Labour reveals plan to bring agriculture into emissions trading scheme

But there would be a delay in emissions that attract a carbon price.

A Labour-led government would bring agricultural greenhouse gas emissions into the emissions trading scheme by 2020, although 90 percent of emissions would attract no carbon price at first, Labour leader Jacinda Ardern announced this morning.

Officially launching Labour's climate change policy in Christchurch, Ardern also confirmed a target for New Zealand to achieve net zero carbon emissions by 2050 and the creation of an independent Climate Change Commission whose job would be to ensure carbon reduction targets are met.

To assist that process, those targets would also be placed in domestic law rather than, as at present, expressed as non-binding contributions under the 2015 Paris global climate change accord.

While both National and Labour have always committed to an "all sectors, all gases" ETS that would eventually include agriculture, National has resisted a timetable for including agriculture in the absence of technological solutions to, for example, methane emissions from cows and sheep. New Zealand has been in the forefront of research in this area, but commercially viable technologies may be as much as a decade or more away.

"It's more meat on the bone" of Labour's policy, said Nigel Brunel at OMF Financial, an active trader of New Zealand Units under the ETS. Labour had last talked in detail about the progressive inclusion of agricultural greenhouse gases in the ETS in 2008, shortly after introducing the scheme prior to losing office that year. At that stage, a 2012 start date for agricultural GHGs was contemplated.

"For people in the know, it's not a surprise" although detail to date had not been "to the same granular degree" as announced today.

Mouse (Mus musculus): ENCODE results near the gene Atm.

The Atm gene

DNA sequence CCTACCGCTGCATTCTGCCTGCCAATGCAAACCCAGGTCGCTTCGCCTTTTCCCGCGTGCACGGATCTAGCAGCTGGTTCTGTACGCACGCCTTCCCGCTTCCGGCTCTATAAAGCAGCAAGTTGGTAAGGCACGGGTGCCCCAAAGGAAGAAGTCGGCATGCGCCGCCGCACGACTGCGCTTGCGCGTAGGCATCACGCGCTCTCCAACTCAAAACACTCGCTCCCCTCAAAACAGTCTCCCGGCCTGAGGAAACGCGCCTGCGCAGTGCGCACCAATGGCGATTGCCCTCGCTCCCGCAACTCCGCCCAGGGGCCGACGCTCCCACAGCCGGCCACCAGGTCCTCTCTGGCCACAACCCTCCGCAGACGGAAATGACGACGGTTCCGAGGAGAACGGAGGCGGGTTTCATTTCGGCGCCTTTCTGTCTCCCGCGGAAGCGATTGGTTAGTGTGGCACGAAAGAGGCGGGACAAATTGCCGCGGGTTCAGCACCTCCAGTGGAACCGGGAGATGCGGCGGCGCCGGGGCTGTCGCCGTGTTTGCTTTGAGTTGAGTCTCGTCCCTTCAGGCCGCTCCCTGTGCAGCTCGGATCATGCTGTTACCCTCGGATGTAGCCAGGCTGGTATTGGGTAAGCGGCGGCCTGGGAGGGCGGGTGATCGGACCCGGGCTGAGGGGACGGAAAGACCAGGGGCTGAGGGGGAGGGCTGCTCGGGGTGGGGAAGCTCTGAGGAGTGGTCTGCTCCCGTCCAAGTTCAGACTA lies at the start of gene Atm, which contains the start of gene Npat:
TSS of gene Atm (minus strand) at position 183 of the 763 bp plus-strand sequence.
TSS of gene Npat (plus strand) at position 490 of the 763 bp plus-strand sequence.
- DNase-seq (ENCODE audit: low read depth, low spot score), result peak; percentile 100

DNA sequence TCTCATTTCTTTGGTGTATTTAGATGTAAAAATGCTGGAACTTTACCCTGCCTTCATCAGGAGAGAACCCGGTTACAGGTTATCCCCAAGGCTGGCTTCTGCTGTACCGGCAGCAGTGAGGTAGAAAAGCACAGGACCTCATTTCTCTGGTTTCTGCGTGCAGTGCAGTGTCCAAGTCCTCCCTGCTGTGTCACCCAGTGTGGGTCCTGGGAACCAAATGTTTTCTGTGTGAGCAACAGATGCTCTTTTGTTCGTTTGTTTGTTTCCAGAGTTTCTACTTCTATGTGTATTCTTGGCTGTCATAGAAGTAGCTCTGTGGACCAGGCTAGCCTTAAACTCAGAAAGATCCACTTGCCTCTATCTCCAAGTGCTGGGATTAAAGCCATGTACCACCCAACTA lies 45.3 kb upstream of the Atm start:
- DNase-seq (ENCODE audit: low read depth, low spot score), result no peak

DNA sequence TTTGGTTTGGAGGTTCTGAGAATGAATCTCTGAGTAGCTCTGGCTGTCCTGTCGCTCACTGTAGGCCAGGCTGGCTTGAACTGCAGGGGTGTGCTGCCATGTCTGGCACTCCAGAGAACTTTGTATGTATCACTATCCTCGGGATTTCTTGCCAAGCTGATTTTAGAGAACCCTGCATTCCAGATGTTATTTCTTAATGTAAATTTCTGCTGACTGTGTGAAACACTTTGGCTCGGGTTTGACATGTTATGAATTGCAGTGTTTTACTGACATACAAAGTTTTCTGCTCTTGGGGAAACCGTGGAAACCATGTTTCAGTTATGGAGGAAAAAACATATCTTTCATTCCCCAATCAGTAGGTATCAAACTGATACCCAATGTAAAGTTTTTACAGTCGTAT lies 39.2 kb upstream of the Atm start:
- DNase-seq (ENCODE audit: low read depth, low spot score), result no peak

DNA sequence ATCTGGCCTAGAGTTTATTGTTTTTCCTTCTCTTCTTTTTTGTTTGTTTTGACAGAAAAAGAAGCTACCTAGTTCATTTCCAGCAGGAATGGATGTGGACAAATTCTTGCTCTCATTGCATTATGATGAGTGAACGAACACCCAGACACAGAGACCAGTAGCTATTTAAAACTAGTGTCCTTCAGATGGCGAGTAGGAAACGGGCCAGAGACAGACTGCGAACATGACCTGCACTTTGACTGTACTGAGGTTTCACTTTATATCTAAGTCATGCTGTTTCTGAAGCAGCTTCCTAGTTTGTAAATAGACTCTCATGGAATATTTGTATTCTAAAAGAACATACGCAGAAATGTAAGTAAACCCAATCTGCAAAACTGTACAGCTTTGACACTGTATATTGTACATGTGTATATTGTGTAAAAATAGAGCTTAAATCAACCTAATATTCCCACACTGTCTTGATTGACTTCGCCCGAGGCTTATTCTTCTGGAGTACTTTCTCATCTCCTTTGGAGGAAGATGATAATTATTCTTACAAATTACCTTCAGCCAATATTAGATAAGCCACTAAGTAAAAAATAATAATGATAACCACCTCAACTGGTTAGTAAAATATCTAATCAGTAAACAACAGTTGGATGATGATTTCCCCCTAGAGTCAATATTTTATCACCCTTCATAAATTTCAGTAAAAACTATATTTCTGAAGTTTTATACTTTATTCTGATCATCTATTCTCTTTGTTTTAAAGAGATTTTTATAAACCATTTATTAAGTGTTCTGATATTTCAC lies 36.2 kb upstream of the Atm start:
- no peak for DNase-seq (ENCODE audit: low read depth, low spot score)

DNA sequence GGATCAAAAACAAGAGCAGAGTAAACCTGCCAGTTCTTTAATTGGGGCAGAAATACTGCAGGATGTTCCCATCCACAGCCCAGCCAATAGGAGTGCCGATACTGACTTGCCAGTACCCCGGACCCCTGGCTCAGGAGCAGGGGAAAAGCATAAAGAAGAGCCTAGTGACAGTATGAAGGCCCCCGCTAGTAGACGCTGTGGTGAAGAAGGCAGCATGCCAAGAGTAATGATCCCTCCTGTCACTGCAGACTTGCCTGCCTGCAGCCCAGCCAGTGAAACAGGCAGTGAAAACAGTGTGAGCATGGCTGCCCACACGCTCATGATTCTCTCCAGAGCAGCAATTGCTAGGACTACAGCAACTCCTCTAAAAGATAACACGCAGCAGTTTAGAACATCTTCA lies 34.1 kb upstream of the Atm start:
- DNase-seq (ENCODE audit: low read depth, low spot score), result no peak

NZUs have pushed through $18 per tonne in recent weeks, partly reflecting the increasing likelihood of a change of government at the general election on Sept. 23.

A Labour-Green party coalition, in particular, would be expected to take a more urgent approach to climate change policy, with Ardern describing it as "my generation's nuclear-free moment".

"For too long, we have set targets and not done what's needed to achieve them, " she said in a statement. "That's why Labour will set up an independent Climate Commission to examine what reductions can practically be achieved by each sector and recommend emissions reductions targets."

"We will also ensure that farmers operating at best practice are recognised and directly credited for the reductions they achieve," she said.

Brunel said agricultural GHGs were likely to be taxed at the processor, rather than the individual farm level as the latter would be a costly and inefficient way to administer the ETS.

Labour would also launch a Transitions National Science Challenge to help find solutions to New Zealand's climate change challenge. Because of its heavy reliance on pastoral agriculture and high levels of renewable electricity generation, New Zealand is unlike most other developed countries in that around half the country's carbon emissions come from the agricultural rather than the transport and industrial sectors.

Brunel said many farmers would be able to "grow their way out" of ETS obligations with small-scale plantation forestry, which can be used as a carbon sink that generates NZUs.


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